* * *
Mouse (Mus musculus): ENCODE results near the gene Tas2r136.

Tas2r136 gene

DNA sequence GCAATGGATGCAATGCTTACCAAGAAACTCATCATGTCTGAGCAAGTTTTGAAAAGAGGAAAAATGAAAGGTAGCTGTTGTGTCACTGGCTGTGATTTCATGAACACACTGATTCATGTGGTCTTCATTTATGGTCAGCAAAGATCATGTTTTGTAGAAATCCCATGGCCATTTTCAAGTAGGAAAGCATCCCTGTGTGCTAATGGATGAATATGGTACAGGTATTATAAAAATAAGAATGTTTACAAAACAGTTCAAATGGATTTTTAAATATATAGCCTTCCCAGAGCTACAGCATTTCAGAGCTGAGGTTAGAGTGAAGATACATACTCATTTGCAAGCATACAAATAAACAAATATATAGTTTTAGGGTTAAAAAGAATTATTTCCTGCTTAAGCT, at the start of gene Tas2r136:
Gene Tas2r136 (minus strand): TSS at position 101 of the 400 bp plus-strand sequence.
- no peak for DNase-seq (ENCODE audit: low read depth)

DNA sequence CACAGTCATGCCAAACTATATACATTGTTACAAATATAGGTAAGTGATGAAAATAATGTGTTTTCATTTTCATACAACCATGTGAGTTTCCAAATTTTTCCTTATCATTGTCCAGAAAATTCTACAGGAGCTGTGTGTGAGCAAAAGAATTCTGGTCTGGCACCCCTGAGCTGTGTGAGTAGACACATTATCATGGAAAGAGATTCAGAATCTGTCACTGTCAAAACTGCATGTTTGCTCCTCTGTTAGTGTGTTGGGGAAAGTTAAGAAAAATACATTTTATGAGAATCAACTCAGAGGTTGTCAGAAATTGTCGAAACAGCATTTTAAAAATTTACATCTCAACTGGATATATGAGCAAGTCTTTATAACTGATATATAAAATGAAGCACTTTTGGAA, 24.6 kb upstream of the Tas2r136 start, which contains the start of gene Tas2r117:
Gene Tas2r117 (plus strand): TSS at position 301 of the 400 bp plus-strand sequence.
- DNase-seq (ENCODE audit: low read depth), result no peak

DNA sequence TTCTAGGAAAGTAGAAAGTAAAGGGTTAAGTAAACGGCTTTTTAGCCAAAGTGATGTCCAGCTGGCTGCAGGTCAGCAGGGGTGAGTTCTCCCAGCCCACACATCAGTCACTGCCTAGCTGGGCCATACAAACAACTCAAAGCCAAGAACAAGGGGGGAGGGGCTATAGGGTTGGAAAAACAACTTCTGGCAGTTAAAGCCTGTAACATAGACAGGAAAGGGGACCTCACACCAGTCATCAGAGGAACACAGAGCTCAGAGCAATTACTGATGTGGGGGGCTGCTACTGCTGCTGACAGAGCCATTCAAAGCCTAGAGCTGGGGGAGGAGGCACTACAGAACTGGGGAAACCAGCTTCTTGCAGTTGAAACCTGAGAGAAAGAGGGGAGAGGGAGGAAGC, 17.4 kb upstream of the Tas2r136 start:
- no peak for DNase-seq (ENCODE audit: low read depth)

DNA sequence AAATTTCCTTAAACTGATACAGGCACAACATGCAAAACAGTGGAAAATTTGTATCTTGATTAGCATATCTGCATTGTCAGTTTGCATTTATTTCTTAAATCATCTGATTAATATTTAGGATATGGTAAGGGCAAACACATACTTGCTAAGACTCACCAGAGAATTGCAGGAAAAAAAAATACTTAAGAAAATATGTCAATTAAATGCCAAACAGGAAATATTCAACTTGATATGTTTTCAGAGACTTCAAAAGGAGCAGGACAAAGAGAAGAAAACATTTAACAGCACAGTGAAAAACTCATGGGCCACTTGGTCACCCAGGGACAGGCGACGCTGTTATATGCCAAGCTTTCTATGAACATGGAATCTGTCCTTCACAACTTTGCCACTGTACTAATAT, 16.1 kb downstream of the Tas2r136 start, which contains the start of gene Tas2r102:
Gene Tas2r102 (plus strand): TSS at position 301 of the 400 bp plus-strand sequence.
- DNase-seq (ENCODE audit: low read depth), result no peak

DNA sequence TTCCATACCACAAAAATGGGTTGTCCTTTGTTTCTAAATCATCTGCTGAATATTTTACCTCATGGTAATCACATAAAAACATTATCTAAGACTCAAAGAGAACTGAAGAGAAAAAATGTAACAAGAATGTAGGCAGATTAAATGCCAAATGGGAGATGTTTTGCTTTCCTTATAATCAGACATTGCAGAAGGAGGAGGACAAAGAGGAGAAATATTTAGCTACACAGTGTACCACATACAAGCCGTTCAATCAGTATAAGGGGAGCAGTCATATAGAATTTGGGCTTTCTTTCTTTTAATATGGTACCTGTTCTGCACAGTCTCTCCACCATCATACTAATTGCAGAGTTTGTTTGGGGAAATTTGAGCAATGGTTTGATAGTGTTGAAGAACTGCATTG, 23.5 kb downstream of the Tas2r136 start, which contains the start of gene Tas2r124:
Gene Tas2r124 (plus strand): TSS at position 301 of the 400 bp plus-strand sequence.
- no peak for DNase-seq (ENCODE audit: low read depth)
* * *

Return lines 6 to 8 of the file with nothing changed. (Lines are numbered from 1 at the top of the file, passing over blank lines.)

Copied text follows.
DNA sequence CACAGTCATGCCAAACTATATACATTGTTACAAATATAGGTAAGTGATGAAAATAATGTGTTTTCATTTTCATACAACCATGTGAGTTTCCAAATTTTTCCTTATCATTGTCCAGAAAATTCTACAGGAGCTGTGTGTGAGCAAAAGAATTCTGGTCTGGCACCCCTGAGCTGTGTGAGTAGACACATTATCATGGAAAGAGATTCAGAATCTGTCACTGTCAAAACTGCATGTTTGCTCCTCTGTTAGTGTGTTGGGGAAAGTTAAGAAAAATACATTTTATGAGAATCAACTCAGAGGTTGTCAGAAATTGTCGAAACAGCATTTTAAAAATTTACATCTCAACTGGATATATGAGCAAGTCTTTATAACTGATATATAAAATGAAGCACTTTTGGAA, 24.6 kb upstream of the Tas2r136 start, which contains the start of gene Tas2r117:
Gene Tas2r117 (plus strand): TSS at position 301 of the 400 bp plus-strand sequence.
- DNase-seq (ENCODE audit: low read depth), result no peak